o Capital cost is US$ 5 to 6 per installed
gallon/day
o Desalinated water cost is US$ 0.8 to 1.5 per
cubic meter

Multi Effect Distillation (MED)


o It is adopted from chemical industry to
desalination in 1900
o First MED plant was built in 1930 in Saudi
Arabia
o MED is thermodynamically efficient process
compared to MSF
o Capital cost is US$ 3.5 to 4.5 per installed
gallon/day
o Desalinated water cost is US$ 0.7 to 1.0 per
m3

Vapor Compression Distillation


o The operating costs are low compared to
multi-stage or multi-effect flash distillation
systems
o The equipment is smaller than the multi-stage
flash or multi-effect flash distillation systems
o maintenance on compressors and heat
exchangers is greater than those of other
systems

Reverse Osmosis (RO)


o Has been used commercially since 1982
o Membrane costs have fallen by 86 percent
between 1990 and 2002 (Chaudhry, 2004)
o In fact, 2005 unit cost of SWRO are only about
a third of 1995 unit cost

Review
Thermal processes are generally used in the
following applications:
o To treat highly saline waters (predominantly
seawater)
o Where large volumes of product water are
required.
o In locations where energy costs are low or
where a waste heat source is available.

Review
Membrane processes, on the other hand,
are more favorable for treating brackish
waters (under most conditions) or
highly saline wastes where energy costs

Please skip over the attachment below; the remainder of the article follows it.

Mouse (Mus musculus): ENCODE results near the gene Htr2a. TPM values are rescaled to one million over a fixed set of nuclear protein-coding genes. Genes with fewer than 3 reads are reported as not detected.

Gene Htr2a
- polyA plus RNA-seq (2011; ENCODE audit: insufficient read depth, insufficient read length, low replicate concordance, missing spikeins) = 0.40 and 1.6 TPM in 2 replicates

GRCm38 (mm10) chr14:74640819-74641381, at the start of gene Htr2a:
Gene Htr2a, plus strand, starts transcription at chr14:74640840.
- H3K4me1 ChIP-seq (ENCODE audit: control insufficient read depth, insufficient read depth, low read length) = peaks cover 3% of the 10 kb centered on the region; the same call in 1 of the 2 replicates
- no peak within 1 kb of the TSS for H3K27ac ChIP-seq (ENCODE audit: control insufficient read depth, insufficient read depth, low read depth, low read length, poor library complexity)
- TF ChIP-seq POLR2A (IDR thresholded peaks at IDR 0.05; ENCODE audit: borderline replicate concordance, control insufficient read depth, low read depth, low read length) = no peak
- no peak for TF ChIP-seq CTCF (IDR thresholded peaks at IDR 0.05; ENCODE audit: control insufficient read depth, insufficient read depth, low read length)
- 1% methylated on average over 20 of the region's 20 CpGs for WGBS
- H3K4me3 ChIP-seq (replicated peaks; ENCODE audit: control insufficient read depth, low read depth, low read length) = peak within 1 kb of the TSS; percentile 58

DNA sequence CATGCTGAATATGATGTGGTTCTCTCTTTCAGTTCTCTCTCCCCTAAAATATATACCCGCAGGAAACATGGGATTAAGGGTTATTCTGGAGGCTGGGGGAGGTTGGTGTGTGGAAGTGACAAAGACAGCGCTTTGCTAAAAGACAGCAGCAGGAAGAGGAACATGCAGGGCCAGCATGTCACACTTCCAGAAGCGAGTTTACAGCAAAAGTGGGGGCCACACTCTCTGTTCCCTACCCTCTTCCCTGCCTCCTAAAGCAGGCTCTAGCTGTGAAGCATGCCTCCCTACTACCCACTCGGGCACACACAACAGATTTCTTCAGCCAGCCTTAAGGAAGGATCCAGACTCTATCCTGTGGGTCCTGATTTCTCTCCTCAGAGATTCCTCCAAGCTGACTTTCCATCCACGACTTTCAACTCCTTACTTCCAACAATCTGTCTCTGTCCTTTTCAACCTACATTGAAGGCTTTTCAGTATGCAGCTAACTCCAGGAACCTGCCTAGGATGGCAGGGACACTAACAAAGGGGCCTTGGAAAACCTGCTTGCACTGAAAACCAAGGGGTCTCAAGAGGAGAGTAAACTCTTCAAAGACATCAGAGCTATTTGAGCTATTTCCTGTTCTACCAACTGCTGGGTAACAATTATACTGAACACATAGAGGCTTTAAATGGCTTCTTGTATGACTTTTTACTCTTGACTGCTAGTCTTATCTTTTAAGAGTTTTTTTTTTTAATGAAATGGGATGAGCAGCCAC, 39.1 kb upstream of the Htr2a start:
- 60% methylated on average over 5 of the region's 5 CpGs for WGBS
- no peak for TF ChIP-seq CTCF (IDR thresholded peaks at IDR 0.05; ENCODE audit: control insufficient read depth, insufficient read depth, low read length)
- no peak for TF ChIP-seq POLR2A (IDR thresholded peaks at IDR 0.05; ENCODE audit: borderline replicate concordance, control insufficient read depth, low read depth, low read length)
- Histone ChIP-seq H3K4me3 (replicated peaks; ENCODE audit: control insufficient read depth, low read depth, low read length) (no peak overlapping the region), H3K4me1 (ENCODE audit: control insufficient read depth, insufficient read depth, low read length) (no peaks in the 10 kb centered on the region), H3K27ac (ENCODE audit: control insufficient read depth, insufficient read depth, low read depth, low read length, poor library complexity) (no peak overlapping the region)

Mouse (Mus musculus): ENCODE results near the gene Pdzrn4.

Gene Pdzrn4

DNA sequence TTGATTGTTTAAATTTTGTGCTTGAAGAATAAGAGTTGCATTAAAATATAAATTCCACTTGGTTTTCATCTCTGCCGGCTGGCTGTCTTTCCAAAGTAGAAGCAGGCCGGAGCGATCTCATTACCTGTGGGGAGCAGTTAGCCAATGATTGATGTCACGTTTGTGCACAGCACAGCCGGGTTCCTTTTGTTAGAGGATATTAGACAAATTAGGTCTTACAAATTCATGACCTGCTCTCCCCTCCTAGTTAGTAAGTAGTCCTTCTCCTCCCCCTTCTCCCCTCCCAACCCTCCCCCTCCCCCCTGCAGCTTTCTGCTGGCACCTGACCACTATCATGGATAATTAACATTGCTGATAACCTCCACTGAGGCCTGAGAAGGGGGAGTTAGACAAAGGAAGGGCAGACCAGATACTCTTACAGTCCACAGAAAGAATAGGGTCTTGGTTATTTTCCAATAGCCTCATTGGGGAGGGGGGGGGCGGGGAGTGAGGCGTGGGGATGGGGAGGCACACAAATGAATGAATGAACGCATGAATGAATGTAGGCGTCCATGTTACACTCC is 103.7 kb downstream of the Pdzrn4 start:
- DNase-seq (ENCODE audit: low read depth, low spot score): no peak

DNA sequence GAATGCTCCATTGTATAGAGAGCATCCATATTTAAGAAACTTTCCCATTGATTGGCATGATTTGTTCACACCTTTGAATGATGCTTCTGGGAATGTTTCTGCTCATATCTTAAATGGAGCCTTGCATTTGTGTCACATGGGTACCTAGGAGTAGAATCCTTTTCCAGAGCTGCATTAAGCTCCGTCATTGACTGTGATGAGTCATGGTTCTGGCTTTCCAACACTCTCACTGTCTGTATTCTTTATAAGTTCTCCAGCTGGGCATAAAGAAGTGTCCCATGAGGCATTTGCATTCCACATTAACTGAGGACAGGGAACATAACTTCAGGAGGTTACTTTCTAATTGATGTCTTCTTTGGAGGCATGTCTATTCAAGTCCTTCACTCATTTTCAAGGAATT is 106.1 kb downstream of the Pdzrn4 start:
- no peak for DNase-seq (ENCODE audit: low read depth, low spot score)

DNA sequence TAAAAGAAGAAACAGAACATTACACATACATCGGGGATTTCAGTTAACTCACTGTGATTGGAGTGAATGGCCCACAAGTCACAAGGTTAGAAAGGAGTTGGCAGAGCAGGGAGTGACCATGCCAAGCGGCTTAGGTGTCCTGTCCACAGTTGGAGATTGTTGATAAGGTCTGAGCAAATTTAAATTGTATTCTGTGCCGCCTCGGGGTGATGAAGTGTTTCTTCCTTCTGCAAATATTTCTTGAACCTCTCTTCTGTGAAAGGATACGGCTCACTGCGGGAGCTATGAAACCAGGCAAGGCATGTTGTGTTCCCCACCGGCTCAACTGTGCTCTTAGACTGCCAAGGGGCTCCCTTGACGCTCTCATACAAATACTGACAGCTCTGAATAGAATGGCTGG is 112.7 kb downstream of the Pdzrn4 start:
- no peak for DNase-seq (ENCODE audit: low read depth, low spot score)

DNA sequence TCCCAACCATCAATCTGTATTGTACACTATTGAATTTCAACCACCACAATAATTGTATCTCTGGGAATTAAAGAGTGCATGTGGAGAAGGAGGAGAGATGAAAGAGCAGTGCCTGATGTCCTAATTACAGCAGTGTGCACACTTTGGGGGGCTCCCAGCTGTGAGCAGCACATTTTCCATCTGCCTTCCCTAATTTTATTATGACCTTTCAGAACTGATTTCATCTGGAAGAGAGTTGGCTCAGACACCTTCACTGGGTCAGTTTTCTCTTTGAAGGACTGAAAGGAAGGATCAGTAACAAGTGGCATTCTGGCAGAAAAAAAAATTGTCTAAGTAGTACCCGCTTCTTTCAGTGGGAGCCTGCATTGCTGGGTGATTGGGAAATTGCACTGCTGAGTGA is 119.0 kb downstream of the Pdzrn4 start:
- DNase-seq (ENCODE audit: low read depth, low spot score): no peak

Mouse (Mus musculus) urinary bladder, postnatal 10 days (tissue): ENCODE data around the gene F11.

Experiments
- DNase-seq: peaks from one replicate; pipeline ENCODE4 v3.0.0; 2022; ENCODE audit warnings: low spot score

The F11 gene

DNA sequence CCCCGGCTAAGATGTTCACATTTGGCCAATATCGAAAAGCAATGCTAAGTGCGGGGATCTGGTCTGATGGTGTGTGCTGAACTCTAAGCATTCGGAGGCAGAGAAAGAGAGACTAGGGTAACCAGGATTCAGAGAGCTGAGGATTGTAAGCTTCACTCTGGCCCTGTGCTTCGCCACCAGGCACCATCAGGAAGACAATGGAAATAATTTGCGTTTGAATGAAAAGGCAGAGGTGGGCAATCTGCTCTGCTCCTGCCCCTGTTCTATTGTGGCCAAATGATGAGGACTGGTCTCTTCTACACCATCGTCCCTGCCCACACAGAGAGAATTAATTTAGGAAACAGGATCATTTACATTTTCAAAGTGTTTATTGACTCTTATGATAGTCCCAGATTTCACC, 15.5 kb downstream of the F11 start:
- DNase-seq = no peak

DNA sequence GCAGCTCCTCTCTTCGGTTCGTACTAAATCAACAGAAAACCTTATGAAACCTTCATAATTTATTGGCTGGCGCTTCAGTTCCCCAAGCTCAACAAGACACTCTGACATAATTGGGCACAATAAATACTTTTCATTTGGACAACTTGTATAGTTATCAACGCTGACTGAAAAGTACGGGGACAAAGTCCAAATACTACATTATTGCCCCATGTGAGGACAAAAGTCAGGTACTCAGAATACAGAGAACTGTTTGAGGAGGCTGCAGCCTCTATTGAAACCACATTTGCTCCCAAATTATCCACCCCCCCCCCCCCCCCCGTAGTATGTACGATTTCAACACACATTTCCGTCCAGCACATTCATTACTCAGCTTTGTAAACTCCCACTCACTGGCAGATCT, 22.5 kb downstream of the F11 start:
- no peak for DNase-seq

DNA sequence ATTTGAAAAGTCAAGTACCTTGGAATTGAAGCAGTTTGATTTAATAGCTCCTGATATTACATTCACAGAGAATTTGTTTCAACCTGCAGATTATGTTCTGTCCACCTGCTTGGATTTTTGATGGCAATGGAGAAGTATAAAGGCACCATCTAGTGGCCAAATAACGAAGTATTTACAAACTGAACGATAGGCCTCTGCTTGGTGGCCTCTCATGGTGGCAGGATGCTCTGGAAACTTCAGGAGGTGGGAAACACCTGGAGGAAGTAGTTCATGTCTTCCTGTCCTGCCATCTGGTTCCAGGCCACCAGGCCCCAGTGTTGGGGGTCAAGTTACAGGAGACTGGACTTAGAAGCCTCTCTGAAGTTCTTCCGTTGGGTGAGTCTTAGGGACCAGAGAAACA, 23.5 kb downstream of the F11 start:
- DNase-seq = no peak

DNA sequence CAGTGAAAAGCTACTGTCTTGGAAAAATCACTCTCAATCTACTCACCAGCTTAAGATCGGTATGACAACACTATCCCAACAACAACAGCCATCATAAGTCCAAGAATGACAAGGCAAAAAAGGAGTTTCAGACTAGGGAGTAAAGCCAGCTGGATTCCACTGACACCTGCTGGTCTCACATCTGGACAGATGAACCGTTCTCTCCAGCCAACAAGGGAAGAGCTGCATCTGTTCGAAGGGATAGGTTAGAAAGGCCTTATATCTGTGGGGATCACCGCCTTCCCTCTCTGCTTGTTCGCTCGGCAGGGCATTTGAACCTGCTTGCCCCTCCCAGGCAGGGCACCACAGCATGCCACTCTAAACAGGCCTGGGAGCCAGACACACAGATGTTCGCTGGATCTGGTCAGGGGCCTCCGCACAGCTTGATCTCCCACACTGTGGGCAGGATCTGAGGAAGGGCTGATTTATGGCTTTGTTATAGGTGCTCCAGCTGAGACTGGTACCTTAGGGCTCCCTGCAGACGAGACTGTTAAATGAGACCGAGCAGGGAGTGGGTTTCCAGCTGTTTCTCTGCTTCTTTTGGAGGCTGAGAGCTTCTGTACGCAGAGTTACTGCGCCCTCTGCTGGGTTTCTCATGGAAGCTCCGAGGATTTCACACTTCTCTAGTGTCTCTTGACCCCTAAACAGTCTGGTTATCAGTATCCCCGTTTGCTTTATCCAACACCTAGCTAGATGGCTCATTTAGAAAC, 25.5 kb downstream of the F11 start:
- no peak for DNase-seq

are high or the flow rates are low.

Advantages of RO
o Quick and cheap to build and simple to
operate
o Handle a large range of flow rates
o Energy consumption is low
o High overall water recovery rates
o The startup and shutdown of the process does
not take long.

Seawater Reverse Osmosis Plant Flow Chart

Comparison thermal vs. membrane


MSF
Energy Consumption ~13 kWhel/m3

RO
4 - 5 kWhel/m

(70 kWhth + 3 to 4 kWhel)

Recovery

10% - 20%

30% - 50%

Investment
[$/(m3/day)]

~ 1,000 1,500

~ 7,00 1,500

Chemicals [$/m3]

~ 0.03 to 0.05

~ 0.06 to 0.1

Brine Quantity

Distillate x 4 to 9

Permeate x 1 to 4

Brine Quality

Chemicals, Heat

Chemicals

Robustness

High

Fouling Sensitivity,

(10% for membranes)

Feed water Monitoring

Improvement
Potential

Low

High

Factors Influencing Selection of


Desalination Technologies
o
o
o
o
o
o

Financial issues.
Energy Requirements.
Source water characteristics.
Geographical and location constraints.
Product water requirements.
Environmental factors and waste disposal
options.
o Operational and maintenance issues
o Utilization rates.

Costs of desalination
Capital costs
direct costs
purchase of equipment, land, construction
charges and pre-treatment of water
indirect costs
interest, insurance, construction overheads,
project management and contingency costs
Annual O&M costs
labor, energy, chemicals, consumables and
spares

Desalination Technologies

World desalination capacity


Waste
6%

P ure
6%

Others
1%

River
7%

SEA
55%
Brackish
25%

by raw water quality

Economics of Desalination